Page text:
BT Premiership: Heriot’s 25-28 Stirling County

Image Fotosport/David Gibson -


IN A league where most teams are expected to be of a very similar standard, wins like this can be very precious. Stirling County were behind at half-time, and never ahead by much, but had enough of an edge in key areas of the game that they were able to head home with a bonus point in the bag.

Although the visitors’ vital scores only came in the final quarter after Heriot’s stand-off Stuart Edwards was yellow-carded for a no-arms tackle, it would be unfair to give too much of the credit for their victory to that one decision. Instead, the outcome was largely due to the patience and persistence in attack which eventually produced their fourth try, and to a defence which tightened up considerably in the second half, in which Heriot’s were restricted to just three points.

“We knew it was going to be a tough challenge,” Stirling player/coach Peter Jericevich said. “Heriot’s have definitely improved on the team they had last year, but I’m so proud of the boys today.

“We were disappointed with the tries we gave away in the first half – I thought they were quite soft. We were just shooting out the line, making it too easy for them, so at half-time we talked about keeping our shape in defence, keeping our line, and hopefully they wouldn’t get through.”

For all that County deserved to win, it was still touch and go until the end. Awarded a couple of penalties in a final flurry deep into stoppage time, Heriot’s were perhaps just one pass away from snatching the winning score, and at one point their entire front row were lined up on the right wing hoping to grab their moment of glory.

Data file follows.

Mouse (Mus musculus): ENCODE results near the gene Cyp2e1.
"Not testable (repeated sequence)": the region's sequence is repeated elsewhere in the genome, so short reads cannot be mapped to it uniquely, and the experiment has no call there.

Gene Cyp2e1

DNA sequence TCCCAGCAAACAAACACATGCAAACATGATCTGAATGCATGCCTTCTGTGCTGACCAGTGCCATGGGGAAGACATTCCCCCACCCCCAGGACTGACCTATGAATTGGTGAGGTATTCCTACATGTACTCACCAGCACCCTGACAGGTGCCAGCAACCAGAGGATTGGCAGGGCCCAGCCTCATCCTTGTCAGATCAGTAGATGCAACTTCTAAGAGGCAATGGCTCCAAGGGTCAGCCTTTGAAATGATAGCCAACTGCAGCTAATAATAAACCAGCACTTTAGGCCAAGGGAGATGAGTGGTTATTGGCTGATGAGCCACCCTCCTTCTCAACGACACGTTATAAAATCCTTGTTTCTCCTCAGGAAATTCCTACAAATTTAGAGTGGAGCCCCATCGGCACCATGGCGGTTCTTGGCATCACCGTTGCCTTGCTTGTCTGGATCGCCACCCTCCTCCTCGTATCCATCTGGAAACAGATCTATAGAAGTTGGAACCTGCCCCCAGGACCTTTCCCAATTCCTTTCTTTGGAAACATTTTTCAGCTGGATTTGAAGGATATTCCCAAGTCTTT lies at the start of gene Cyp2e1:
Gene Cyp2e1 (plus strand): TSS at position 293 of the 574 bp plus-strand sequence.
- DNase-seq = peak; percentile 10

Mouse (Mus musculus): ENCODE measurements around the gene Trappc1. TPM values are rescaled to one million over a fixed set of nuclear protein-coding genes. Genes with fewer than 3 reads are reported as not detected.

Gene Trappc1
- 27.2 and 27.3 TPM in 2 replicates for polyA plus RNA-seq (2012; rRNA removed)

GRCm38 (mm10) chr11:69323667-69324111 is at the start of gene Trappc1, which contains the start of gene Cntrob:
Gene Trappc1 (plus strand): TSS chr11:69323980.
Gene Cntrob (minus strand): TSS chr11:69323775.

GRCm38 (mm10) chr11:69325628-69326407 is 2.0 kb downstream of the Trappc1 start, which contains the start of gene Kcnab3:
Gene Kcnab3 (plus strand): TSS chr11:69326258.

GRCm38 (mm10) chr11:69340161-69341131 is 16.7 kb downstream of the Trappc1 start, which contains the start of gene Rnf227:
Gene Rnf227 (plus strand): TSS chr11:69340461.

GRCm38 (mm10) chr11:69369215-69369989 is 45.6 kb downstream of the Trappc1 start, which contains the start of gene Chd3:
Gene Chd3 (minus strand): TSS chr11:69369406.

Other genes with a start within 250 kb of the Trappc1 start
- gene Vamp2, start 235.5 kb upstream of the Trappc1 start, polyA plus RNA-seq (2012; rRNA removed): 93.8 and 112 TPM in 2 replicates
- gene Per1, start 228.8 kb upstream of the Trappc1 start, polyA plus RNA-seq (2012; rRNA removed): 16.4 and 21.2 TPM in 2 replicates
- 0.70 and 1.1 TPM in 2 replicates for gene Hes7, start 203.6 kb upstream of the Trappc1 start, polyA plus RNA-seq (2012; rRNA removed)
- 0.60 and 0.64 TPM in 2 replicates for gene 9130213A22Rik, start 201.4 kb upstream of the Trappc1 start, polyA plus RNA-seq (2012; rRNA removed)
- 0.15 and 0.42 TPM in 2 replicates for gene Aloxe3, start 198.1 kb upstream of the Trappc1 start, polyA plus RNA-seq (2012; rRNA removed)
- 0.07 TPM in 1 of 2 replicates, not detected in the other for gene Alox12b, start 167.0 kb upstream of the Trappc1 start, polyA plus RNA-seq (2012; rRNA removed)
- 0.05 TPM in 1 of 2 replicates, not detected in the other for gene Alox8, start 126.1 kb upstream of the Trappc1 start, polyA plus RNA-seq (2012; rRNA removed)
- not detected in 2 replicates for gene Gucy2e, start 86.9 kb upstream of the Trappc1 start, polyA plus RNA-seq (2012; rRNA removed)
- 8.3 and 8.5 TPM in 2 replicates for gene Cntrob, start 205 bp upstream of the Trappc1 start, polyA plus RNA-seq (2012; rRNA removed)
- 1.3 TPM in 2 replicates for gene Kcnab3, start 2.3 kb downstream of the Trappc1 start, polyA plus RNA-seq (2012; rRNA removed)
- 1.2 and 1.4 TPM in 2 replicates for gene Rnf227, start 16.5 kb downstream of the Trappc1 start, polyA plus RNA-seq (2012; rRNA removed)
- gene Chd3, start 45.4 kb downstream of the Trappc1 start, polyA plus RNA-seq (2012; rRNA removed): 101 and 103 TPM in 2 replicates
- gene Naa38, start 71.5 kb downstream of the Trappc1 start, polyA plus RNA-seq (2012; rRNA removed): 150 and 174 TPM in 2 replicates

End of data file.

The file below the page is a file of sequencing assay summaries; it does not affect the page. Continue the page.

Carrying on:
It would not have been the greatest miscarriage of justice had the home team claimed a last-ditch victory, and they certainly deserved their bonus point for a narrow defeat, but Stirling’s defensive solidity held up when it mattered most. “To keep them to three points in the second half – I’m very happy with that,” Jericevich added. “It’s always difficult to come down to Goldenacre, but I’m happy to kick the season off with five points.”

Although they had been forced into a late reshuffle of their pack when lock Hamilton Burr was called up to be Glasgow Warriors’ 24th man in Connacht, County settled into their stride quickly, and drew first blood in the second minute of a seesaw first half, with Craig Pringle charging down a clearance and putting Bruce Sorbie in on the left. Pringle soon had to go off injured, and Heriot’s were not long in getting back on terms: from a lineout and rolling maul on the left, they switched play to the right, where winger Charlie Simpson managed to outstrip the cover after good work by Ross Jones and Liam Steele.

That pattern of punch and counter-punch from the two teams continued when Kerr Grossman restored Stirling’s lead with an excellent jinking run from midfield after coming into the line, only for Craig Robertson to reply with Heriot’s second try thanks to a bulleted pass from Steele.